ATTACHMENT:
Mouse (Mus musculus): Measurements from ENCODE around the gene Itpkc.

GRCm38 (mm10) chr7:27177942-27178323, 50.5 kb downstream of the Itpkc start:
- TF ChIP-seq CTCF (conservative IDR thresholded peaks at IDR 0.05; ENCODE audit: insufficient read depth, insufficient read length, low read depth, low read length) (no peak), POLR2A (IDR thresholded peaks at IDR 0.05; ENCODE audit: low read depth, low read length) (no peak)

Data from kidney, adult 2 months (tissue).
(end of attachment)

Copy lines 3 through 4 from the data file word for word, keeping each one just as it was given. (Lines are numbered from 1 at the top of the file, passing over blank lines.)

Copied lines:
- TF ChIP-seq CTCF (conservative IDR thresholded peaks at IDR 0.05; ENCODE audit: insufficient read depth, insufficient read length, low read depth, low read length) (no peak), POLR2A (IDR thresholded peaks at IDR 0.05; ENCODE audit: low read depth, low read length) (no peak)

Data from kidney, adult 2 months (tissue).